First off, make sure there are no red flags. Most reputable agencies are affiliated with SAG-AFTRA. Just because an agency isn’t affiliated doesn’t necessarily indicate it’s a scam, but it does mean you should do some extra research to make sure it is legitimate. Any reputable agent will never ask for money up front or insist you use only their own connections for headshots, classes, etc. While they may encourage or try to steer you in a particular direction, any obligation to use only their recommendations may signal that the agent is involved in some shady business practices.  

Ideally, a solid agent will have a proven track record of successful clients who chose to remain signed with them long term. While this is less crucial for newer agents, you will still want to make sure they have proven experience navigating the kinds of roles and audition opportunities that are appropriate for you.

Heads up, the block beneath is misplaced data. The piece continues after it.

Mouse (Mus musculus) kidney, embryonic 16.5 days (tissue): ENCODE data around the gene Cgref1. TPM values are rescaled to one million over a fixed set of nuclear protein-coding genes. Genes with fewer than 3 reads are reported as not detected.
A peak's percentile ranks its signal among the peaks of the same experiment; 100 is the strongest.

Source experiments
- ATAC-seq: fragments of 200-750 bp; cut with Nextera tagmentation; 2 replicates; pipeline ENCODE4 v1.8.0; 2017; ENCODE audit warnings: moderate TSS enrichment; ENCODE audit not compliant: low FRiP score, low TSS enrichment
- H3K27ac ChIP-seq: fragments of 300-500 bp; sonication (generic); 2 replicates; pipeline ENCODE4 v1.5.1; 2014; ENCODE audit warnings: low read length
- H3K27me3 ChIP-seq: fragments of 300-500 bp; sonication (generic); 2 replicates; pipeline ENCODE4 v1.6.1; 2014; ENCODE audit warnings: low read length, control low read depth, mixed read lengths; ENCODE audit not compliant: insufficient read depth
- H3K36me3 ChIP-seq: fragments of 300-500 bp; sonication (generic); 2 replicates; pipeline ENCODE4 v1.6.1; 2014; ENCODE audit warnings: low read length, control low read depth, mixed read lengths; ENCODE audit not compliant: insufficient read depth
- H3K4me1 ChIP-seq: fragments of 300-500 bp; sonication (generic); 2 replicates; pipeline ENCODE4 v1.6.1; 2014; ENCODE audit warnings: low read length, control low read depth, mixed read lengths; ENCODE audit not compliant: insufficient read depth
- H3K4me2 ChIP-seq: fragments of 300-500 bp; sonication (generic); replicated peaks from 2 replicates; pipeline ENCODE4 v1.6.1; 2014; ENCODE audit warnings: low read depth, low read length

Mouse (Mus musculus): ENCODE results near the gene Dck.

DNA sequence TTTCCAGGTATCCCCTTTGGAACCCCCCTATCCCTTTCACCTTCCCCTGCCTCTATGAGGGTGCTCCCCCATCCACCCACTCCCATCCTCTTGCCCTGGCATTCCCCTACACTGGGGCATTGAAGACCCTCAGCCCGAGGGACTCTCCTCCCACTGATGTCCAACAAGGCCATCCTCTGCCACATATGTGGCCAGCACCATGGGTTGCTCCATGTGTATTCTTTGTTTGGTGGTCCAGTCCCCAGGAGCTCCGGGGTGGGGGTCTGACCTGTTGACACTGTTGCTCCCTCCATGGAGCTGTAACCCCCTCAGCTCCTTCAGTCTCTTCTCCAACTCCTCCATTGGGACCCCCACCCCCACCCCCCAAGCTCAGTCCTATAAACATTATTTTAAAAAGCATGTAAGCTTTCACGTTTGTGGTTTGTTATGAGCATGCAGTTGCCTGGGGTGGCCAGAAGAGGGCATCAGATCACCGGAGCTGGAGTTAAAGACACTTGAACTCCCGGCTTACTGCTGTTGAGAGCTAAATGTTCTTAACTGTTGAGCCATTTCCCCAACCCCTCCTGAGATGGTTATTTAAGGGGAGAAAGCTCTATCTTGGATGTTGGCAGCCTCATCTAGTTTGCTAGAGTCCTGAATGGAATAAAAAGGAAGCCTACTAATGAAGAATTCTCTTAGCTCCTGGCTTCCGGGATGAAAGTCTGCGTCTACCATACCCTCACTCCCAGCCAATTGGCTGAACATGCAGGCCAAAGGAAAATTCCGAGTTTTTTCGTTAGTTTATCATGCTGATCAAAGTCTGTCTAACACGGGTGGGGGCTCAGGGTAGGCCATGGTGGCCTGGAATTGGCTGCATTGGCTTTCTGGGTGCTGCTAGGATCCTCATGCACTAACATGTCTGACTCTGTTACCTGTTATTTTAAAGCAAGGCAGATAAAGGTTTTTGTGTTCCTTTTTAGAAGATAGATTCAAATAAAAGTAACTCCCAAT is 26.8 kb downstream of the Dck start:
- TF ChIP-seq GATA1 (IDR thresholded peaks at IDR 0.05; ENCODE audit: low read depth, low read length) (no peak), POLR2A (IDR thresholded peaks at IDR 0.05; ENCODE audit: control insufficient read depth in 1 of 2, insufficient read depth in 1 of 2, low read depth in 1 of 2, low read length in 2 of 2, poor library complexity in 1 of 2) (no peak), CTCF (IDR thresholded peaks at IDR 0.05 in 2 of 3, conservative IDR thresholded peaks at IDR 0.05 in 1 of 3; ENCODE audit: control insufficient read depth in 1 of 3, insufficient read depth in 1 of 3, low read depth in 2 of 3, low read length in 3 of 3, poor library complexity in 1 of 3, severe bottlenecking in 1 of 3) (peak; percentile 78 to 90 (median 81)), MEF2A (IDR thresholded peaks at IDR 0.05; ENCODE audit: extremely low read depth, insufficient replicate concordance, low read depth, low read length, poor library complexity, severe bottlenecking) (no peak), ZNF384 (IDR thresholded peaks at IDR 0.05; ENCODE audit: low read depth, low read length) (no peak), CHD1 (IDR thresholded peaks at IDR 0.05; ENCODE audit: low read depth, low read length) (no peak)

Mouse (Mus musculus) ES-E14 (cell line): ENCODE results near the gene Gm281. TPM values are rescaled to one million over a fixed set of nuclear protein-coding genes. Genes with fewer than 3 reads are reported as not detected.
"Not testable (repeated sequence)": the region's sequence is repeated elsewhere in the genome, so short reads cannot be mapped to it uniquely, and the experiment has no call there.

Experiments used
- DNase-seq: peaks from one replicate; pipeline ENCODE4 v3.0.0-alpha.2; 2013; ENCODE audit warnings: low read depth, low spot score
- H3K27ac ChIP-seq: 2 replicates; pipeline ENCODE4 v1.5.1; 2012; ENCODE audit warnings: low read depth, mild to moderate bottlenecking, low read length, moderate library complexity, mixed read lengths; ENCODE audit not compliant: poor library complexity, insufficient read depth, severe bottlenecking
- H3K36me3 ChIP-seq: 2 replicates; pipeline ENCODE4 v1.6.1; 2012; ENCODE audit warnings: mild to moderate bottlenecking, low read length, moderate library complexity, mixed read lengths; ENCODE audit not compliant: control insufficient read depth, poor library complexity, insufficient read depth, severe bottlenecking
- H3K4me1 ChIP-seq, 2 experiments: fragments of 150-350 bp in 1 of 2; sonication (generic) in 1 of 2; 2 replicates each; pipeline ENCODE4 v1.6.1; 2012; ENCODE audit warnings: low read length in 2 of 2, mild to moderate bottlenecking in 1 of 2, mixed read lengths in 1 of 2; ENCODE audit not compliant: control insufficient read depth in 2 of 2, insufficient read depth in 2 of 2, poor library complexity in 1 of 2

The best agent for you is one that actually sends you out on auditions. Many actors are signed with prestigious agencies, yet still only get sent out on a handful of auditions per year. Make sure you are signed with someone who makes your career their priority and has you at the forefront of their mind when considering which actors to submit for castings. Most actors move to L.A. to be exposed to more opportunities; that won’t come to fruition if you are signed with an agent who rarely submits you for projects or takes the time to follow up.

What types of agencies are most common in L.A.? How can I distinguish between them? How do I know which would be best for me (i.e., bicoastal, boutique, discipline-focused [e.g., voiceover] etc.)?

Boutique: Boutique agencies are smaller agencies, some of which are focused on a specific niche or talent pool. Boutique agencies don’t necessarily have access to the same caliber of casting connections, but since they focus on a smaller group of actors, that often means they are able to give you more personalized attention. Talent rosters usually comprise up-and-coming actors; at a boutique agency, you are less likely to get lost in the shuffle of high-profile celebrity clients. Many new boutique agencies are looking to grow their brand and reputation based on the performance of their actors, and therefore may be more invested in your personal success. These are the agencies that may be more open to cold submissions and willing to take a meeting with an unknown actor.

Examples: AKA Talent Agency, Concept Talent Group